Monitoring and Educating Patients With GVHD


Experts on graft-vs-host disease discuss patient monitoring and education, and a patient details his experience with GVHD.


Preet M. Chaudhary, MD, PhD: Lakshmi, how do you usually monitor your patients after transplant? How often do you see them? What do you test them for?

Lakshmi Savitala-Damerla, PA-C: If they’re newly transplanted, we keep a close eye on them and monitor them pretty frequently, twice a week. Then we slowly taper them off—once a week, every 2 weeks, once a month—as they’re doing well and leveling off with their new immune system. Then we monitor them by asking questions. After a while, they understand the questions we ask. Even before we go to the room, they have an idea and jump into the systems that are bothering them. In terms of diagnostic testing, there are no specific markers per se. For some things, there are biomarkers you can use. For this, there are none. There are some indirect markers. There are no direct markers, so it’s based on cell counts, history, and physical exam. It’s more of a clinical diagnosis than a diagnosis based on lab values.

Preet M. Chaudhary, MD, PhD: Hector, following your transplant, when did you start experiencing graft-vs-host disease [GVHD]?

Hector Cuevas: It was after almost a year. I started feeling shortness of breath. I had a bit of a rash, but it was more shortness of breath. I’d get tired.

Preet M. Chaudhary, MD, PhD: Didyou approach Dr Tam at that time?

Hector Cuevas: Yes, I went in for an appointment with Dr Tam. He said I couldn’t go home. I had to stay at the hospital.

Preet M. Chaudhary, MD, PhD: Dr Tam, can you discuss the staging of chronic GVHD?

Eric Leon Tam, MD: We use the NIH [National Institutes of Health] Consensus Conference staging for chronic GVHD, which was updated in 2014…. Every organ system has typical and atypical symptoms. We have defining symptoms that you can diagnose as chronic GVHD if patients have those symptoms. Mr Cuevas had bronchiolitis obliterans. That was 1 of the diagnostic criteria for lung GVHD. That was based on imaging primarily and on pulmonary function, so we admitted him and started treatment.

Every organ system has different criteria. In the skin you have a sclerotic picture, sometimes in sclerosis as well. There are a lot of skin changes that are very defining for chronic GVHD. Some of the other organs are a little more difficult. Remember, GVHD is a systemic disease for the most part. Sometimes you have to look in different organs to get enough evidence to say that clinically this looks like graft-vs-host disease. We can biopsy as well. A tissue biopsy can help, but it’s often not as helpful as putting together the overall clinical picture.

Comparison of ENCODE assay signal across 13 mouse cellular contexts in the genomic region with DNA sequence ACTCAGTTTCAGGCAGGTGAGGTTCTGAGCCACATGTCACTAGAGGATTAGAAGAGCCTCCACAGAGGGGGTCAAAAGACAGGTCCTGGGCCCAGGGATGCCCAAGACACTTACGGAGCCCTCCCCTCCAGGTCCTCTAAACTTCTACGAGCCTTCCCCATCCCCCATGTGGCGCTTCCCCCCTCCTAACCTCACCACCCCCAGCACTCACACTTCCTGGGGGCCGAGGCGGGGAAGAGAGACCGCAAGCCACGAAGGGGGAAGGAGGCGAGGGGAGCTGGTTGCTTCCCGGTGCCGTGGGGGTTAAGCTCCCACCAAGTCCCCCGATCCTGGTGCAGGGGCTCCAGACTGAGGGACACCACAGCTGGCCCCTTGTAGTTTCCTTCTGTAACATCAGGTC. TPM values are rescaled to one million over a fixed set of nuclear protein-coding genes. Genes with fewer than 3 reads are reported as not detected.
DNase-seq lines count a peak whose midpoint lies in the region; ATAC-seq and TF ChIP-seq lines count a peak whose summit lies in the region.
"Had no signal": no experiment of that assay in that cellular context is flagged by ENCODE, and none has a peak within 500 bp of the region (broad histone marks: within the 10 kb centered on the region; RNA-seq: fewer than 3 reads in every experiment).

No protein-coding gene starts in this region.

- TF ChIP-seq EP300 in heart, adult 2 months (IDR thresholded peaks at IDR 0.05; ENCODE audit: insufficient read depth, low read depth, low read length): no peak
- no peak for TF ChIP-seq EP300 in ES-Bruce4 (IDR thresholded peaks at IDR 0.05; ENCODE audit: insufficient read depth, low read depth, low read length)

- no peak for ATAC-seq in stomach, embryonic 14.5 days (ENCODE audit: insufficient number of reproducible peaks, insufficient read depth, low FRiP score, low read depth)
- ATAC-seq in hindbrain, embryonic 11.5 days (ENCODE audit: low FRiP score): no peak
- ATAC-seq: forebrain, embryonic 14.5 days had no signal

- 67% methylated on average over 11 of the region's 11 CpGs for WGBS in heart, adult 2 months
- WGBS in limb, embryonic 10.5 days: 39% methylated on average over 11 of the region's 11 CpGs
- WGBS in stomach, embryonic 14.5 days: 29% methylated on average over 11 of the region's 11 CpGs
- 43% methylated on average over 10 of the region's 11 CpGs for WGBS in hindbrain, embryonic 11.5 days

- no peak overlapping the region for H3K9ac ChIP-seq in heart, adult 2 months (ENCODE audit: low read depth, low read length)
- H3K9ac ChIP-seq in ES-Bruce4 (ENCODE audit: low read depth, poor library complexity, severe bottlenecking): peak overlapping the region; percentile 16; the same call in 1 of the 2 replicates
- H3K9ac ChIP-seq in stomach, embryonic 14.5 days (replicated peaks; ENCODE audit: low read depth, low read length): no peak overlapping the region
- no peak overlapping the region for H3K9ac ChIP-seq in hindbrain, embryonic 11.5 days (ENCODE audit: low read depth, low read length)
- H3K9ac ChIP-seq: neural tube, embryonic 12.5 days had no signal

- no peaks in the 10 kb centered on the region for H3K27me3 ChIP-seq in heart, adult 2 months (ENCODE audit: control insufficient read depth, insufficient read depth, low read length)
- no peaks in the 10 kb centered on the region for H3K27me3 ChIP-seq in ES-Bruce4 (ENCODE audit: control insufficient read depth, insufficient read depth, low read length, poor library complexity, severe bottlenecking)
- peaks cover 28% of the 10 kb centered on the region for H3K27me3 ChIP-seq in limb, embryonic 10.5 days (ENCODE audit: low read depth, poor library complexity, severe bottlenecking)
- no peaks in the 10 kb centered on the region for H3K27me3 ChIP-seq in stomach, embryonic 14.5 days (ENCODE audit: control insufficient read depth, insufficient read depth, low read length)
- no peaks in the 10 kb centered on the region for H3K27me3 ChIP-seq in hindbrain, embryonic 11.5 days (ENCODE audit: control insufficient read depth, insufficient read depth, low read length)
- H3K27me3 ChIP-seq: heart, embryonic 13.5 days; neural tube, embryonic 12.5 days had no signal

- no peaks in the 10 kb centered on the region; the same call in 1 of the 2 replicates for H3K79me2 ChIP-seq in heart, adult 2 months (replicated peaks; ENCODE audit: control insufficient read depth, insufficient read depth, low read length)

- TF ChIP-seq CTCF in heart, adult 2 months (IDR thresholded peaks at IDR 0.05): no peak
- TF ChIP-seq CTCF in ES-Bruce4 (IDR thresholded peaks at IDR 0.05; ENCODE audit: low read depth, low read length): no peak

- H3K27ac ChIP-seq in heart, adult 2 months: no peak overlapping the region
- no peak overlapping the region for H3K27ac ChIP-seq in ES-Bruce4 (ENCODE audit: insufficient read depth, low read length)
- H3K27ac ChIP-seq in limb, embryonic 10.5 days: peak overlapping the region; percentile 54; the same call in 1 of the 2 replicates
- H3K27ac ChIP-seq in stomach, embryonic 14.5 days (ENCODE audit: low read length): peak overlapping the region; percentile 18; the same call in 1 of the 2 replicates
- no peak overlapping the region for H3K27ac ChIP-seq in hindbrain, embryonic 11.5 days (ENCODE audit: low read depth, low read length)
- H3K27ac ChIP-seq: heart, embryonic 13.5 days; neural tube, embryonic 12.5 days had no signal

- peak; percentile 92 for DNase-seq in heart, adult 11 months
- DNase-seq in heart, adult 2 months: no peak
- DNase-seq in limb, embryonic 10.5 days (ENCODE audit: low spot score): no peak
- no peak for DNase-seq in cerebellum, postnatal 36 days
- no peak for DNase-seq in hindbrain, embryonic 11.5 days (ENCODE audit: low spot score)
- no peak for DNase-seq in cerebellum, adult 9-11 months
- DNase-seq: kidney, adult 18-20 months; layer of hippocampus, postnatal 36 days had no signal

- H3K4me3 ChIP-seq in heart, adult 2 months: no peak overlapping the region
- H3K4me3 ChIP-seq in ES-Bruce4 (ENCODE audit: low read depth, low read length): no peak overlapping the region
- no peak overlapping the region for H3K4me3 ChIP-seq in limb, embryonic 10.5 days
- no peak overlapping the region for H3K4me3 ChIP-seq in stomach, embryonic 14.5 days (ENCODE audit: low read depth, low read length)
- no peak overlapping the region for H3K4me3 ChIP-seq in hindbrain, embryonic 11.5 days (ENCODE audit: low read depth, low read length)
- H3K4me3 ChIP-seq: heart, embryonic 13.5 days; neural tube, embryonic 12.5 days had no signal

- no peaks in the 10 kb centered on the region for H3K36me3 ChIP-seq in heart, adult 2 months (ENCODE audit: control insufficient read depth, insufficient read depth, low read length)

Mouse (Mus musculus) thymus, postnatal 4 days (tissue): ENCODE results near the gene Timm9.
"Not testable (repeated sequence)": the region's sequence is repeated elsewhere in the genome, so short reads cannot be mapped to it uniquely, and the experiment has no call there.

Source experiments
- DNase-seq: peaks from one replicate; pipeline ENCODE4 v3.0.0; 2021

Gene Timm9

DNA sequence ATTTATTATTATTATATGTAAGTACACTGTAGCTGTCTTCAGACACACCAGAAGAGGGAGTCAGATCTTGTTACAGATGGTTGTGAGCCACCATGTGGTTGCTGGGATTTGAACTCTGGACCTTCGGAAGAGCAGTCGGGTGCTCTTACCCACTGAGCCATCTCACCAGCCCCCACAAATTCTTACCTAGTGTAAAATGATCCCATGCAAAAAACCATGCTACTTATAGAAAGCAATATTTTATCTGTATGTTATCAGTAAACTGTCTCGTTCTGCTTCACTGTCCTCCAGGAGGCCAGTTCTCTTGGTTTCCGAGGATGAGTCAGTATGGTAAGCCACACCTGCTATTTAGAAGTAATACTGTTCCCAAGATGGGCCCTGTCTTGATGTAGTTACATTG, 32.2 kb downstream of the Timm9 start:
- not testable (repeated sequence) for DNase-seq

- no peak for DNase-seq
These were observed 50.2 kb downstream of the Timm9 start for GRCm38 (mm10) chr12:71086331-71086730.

Preet M. Chaudhary, MD, PhD: Hector, how did you and your family get educated about GVHD?

Hector Cuevas: Mostly it was from Dr Tam. My wife would also look it up the symptoms on Google.

Preet M. Chaudhary, MD, PhD: Dr Tam and Lakshmi, what resources do you use in your practice to educate patients about GVHD?

Lakshmi Savitala-Damerla, PA-C: Essentially, education starts the moment the patient is deemed to be a transplant candidate. You start talking about what the transplant is and the most common complication, which is the GVHD. It starts with that. Each visit, from consult to finding a donor to getting their consent, is the pretransplant phase. We constantly talk about graft-vs-host disease—the signs, symptoms, and percentage. A good 20% to 40% of our patients will have graft-vs-host disease, whether it’s acute or chronic. After they’re done with the transplant, at every visit we’re screening for these. After a while, the patients understand. Occasionally you’ll have a patient who says, “I don’t know what you’re talking about.” The education restarts, so it’s an ongoing education about what graft-vs-host disease is and how to identify it earlier.

Preet M. Chaudhary, MD, PhD: Dr Tam, do you have anything to add?

Eric Leon Tam, MD: I agree. We try to introduce it early. We have to when we talk about transplant and the risks and complications. When they’re diagnosed with leukemia and going through chemotherapy, with the prospect of transplant before them, some of those details get lost. Sometimes they forget. We constantly remind them. Once they’re done with the transplant and being followed as an outpatient, we start reminding them. Patients will ask us, “What do I need to look out for?” This is when we go through the typical symptoms to look out for.

Transcript edited for clarity.

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